In case you missed it, last week the Portuguese parliament passed new labor laws making it illegal for bosses to text employees after work. Yes, you read that right. According to Vice World News, the legislation is designed to give workers a healthier work-life balance and to attract “digital nomads” to the country:
Under new rules, employers could be penalized for contacting employees after work and will be forced to pay for increased expenses as a result of working from home – such as gas and electricity bills.
Further rules will be implemented to aid employees at home, such as banning employers from monitoring their workers at home and ensuring workers must meet with their boss every two months to stop isolation.
I found this news quite remarkable, because as a society, Portuguese lawmakers are choosing to intervene and advocate for employees. In contrast, workers in the U.S. are frequently seen as lazy, or “not a team player” if they advocate for themselves. In fact, employees often feel like the only way they’ll move up in an organization is to work longer hours during the week and over weekends.
This ties into what I’ve discussed many times here, which is that Americans are stressed out – only 55% of us actually take vacation! We are working endless hours, experiencing burnout in record numbers, and our health and productivity are suffering.
While I don’t imagine American lawmakers will be passing such laws any time soon, organizational leaders are in the position to examine their own culture, and realize the power of having happier, well-balanced employees.
Tips for Leaders
If you are an executive, manager or team leader, are you encouraging your employees to have a healthy work-life harmony? Do you respect their time outside of work hours?
I recently received a client email on a Sunday afternoon addressing a business matter. Seconds later, I received an apology from that same client, noting that she meant to time activate the message to send on Monday. I appreciated her awareness, and I didn’t respond to her emails until the following day.
I mention this because first of all, I appreciated her immediate correction acknowledging that it was Sunday and showing respect for my time off. Secondly, I was reminded how important it is for me to model this same behavior and refrain from texting my own employees or clients over the weekends, even though I often find myself working on Sundays in preparation for the work weeks ahead (I’m trying to get better at that too).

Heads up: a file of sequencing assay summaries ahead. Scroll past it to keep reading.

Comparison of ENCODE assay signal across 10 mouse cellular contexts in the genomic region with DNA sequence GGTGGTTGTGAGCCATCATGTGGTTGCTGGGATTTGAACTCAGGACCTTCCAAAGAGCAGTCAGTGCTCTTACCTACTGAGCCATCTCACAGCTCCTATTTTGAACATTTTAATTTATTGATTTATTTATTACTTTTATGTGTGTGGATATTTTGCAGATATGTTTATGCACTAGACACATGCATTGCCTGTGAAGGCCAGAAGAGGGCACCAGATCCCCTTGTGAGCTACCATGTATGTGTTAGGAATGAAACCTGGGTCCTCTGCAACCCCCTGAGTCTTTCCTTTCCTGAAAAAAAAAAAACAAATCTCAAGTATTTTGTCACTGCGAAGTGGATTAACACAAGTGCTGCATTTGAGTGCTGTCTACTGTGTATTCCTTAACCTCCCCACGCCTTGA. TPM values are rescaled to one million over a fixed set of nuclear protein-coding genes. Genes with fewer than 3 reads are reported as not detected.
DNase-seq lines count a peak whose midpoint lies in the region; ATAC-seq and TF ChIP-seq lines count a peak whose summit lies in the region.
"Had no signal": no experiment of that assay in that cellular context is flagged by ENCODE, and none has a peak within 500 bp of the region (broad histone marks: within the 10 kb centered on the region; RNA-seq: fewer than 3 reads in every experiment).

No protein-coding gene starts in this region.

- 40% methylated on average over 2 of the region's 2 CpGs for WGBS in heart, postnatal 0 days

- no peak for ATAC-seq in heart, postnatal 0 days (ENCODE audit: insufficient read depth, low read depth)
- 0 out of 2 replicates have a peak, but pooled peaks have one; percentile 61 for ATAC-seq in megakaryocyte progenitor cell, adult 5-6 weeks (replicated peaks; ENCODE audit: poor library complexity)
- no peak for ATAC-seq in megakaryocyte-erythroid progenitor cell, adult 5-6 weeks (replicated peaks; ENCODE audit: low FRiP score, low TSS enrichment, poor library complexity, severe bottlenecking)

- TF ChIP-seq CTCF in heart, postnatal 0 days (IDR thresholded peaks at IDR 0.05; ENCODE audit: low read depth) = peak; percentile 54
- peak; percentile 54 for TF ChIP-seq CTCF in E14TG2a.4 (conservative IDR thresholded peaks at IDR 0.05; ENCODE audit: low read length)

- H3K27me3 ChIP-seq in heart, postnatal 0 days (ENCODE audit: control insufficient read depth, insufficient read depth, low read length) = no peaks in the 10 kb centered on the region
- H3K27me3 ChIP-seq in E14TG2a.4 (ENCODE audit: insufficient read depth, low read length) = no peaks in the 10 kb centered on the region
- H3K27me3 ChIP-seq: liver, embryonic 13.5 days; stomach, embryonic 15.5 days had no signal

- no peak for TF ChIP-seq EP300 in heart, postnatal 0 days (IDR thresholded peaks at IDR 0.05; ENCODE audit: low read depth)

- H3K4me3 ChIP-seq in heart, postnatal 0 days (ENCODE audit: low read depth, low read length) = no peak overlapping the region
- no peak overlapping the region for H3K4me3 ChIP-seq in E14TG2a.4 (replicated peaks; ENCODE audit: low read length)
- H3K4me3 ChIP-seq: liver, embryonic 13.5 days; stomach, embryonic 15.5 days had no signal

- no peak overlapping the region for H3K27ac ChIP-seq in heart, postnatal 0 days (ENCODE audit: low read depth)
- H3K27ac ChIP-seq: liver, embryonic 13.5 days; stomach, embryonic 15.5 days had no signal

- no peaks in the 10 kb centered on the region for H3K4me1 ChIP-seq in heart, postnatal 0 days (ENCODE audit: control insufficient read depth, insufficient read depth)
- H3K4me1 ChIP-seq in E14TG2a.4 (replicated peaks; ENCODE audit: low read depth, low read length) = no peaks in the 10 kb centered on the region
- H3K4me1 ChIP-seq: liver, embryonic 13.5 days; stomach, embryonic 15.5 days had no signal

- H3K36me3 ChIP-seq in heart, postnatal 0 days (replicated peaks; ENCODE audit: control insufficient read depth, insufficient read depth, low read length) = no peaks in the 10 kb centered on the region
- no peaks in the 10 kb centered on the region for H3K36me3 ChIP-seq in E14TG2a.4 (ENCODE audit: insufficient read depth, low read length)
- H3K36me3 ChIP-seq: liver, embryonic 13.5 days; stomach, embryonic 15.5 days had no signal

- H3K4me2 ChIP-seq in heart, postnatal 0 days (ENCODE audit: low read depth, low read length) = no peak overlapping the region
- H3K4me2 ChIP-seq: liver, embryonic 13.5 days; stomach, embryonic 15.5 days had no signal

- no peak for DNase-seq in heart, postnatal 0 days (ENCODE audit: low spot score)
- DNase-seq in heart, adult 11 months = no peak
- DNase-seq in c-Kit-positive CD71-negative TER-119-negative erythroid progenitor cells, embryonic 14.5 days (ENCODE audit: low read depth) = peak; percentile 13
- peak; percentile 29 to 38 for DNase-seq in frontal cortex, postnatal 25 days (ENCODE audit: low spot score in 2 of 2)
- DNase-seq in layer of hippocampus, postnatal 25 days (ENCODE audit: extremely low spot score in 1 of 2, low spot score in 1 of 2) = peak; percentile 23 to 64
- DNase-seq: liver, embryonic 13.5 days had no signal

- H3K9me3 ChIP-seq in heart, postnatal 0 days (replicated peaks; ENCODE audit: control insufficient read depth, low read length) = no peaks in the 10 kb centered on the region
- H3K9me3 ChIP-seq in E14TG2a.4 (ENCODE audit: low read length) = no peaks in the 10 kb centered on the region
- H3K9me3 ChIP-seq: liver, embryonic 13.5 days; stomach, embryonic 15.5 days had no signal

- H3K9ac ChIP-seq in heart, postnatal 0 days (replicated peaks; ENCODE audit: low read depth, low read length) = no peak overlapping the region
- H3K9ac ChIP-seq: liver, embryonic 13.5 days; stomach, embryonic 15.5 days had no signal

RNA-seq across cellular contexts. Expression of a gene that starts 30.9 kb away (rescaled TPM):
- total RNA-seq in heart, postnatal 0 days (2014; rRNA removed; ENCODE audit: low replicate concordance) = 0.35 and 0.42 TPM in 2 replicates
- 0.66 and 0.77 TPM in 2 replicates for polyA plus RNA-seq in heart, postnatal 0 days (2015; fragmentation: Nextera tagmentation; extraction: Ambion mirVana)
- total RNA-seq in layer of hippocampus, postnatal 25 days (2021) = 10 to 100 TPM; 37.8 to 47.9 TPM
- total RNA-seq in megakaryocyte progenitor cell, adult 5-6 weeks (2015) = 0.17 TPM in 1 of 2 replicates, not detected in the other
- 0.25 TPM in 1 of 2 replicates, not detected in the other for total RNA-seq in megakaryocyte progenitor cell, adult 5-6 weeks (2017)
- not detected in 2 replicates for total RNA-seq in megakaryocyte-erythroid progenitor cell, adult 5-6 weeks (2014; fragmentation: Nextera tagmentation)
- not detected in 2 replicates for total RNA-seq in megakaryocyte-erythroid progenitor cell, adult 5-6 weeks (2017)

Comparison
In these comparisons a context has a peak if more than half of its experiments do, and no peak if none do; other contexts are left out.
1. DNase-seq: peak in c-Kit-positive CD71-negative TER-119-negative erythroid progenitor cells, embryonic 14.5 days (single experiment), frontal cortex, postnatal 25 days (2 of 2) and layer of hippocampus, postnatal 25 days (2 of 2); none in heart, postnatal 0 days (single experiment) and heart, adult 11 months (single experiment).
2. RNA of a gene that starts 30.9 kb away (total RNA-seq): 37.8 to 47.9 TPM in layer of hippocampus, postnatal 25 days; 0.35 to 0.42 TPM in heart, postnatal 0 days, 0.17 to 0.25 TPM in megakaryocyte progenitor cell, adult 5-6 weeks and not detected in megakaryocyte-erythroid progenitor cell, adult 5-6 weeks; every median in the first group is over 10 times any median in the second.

So what are some ways we can get better? I’ve noticed a couple of trends in the companies I work with that have healthy cultures:
1. They have specific agreements or policies acknowledging that no emails or texts will be sent after hours or on weekends.
2. One day a week is designated as a non-meeting day (like No Meeting Wednesdays), which serves to free employees from video calls or face-to-face sit-downs, and give them an uninterrupted day to complete tasks and be more productive.
Tips for Employees
If you are on the receiving end of weekend emails or after-hours texts, here are a few tips I often share with clients:
1. Set healthy boundaries. Whether you’re working remotely or are back in an office, define your work structure and refrain from sending or responding to messages when they are not within that time frame.
2. Have a conversation. If you are continuously receiving emails or texts from your boss (or colleagues) after hours, it’s time to talk about it. For starters, you can say something like, “Hey, I’ve noticed that many of your emails/texts are sent after hours/on weekends, and I would like to understand – is it your expectation that I respond to them outside of work hours? Or is it fine to respond during the work day?”
3. If you find the expectation is to be responsive at all times, then you’ll need to have an additional conversation about those personal work day boundaries you have established for yourself. For example, say something like, “If you need to text or email me over the weekend/in the evenings, I will respond promptly on Monday/during business hours the following day. My family and downtime is a priority for me, and helps me bring my best self to work.”
Need Help With That?
Companies that encourage employees to have a healthy work-life balance know that when workers are happy, everyone benefits. If you are struggling to create a healthy corporate culture, or want to learn how to be a people-first organization, give us a call. We can help you make that happen.
Feature Photo by Natasha Hall on Unsplash